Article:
The Currency of Care: What Mom Taught Me About Money

The Currency of Care: What Mom Taught Me About Money
Listen to the episode now at GreenPath
The Currency of Care: What Mom Taught Me About Money

For many of us, financial literacy begins at home.

Parents—even when they aren’t actively imparting financial lessons—are modeling spending and saving behaviors that influence how children think and feel about money.

In case you missed it, GreenPath’s own Wendy Medrano recently appeared as a guest on Real $tories Episode 49 and chatted with host Chris Dlugozima about this topic, sharing the spotlight with her mother (Reina) and younger sister (Emily).

In celebration of Mother’s Day, I continued the conversation with Wendy. Check out the Q & A below and tune into the podcast for an inspiring conversation across three generations of women.

Tara: Tell us about your mom, Reina—specifically her financial story. What parts of her story resonate most with you?

Wendy: My mom’s unwavering attitude of gratefulness has been an inspiration. Through her stories of overcoming difficult situations, I learned the power of maintaining hope during dark times. As a first-generation child of immigrants, every new experience felt like stepping into the unknown for all of us.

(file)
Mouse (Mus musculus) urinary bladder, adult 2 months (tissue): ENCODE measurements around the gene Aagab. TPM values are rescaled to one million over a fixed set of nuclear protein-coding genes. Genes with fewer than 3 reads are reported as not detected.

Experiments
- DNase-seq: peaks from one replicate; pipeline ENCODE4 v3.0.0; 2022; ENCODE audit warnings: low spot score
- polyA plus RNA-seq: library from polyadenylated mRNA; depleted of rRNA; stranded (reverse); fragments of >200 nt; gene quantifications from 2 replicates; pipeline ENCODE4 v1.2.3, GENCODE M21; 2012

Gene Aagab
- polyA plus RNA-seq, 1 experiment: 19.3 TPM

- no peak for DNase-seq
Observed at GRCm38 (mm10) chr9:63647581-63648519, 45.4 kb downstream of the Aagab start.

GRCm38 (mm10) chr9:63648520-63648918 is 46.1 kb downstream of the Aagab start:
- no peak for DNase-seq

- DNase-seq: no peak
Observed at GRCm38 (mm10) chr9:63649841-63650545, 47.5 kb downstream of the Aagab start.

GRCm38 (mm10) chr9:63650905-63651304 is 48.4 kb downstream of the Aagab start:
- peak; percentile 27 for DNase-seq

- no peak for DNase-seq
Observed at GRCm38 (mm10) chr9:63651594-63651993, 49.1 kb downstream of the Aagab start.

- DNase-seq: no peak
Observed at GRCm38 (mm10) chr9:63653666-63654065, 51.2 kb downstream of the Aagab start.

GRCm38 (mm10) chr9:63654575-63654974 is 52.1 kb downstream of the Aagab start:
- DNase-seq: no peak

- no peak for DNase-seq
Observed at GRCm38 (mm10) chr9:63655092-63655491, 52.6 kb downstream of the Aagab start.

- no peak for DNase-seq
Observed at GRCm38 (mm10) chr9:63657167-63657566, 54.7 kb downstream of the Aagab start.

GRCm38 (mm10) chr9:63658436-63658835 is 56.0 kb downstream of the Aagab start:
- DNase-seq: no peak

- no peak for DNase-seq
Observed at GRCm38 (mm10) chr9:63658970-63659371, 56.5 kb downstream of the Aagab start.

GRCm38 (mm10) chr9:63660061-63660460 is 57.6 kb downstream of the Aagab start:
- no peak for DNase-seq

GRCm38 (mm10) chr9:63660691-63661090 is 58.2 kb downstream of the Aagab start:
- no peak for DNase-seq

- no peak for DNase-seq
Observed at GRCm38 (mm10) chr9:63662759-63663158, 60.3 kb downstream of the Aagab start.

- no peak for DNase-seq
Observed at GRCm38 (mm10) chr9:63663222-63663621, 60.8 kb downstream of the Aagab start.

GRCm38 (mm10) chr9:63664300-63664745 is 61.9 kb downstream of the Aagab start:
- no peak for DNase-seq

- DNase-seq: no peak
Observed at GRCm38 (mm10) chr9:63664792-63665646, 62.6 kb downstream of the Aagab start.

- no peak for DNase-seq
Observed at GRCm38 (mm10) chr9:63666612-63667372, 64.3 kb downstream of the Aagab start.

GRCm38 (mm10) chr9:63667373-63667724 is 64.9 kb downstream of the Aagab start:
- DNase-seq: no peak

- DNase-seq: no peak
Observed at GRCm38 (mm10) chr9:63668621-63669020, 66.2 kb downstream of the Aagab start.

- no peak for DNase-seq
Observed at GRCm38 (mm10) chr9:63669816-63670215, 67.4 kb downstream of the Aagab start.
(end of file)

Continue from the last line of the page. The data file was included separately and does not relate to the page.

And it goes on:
My mom explained that the education system in El Salvador was a personal expense, not funded by public tax dollars. This led her family to end her schooling in 4th grade because they could no longer afford it. Despite this, she figured out how to keep learning, and she is hands down one of the most intelligent people I know. She often asked me about school, supported me when she could, and inspired me when I needed a little push to get through college. When college graduation day rolled around, she couldn’t stop smiling. She knew having my degree would open doors for me, and it’s true.

While my mom may not have had all the answers, her unwavering support and encouragement served as my constant inspiration. She was always there, cheering me on and offering a shoulder to lean on. Her resilience and love have shaped me into the person I am today.

Tara: How have your family’s past financial challenges influenced your current approach to money management?

Wendy: For most of my youth, financial matters were private. I understand it’s important to allow kids to be kids, and not worry about adult issues. But not knowing what was causing stress for my family and not being able to understand the magnitude of what we were facing made situations more stressful. The 2008 housing crisis revealed how vulnerable my family was despite our progress. My parents went through a foreclosure, and I remember it was such a stressful time. I didn’t really understand what foreclosure meant.

I vividly remember documents on the dining table, my dad struggling to find work, and my mom worried about how she was going to pay for everything.  Reflecting now, there wasn’t anything I could’ve done to improve the situation, but I wish I was more supportive and understanding.

Those experiences and others have impacted my approach now and my family too. I am more open, eager to get advice, comfortable with sharing my struggles, and hopeful that I’m on my way to reaching goals, some of which my mom hasn’t dealt with, like paying off student loan debt.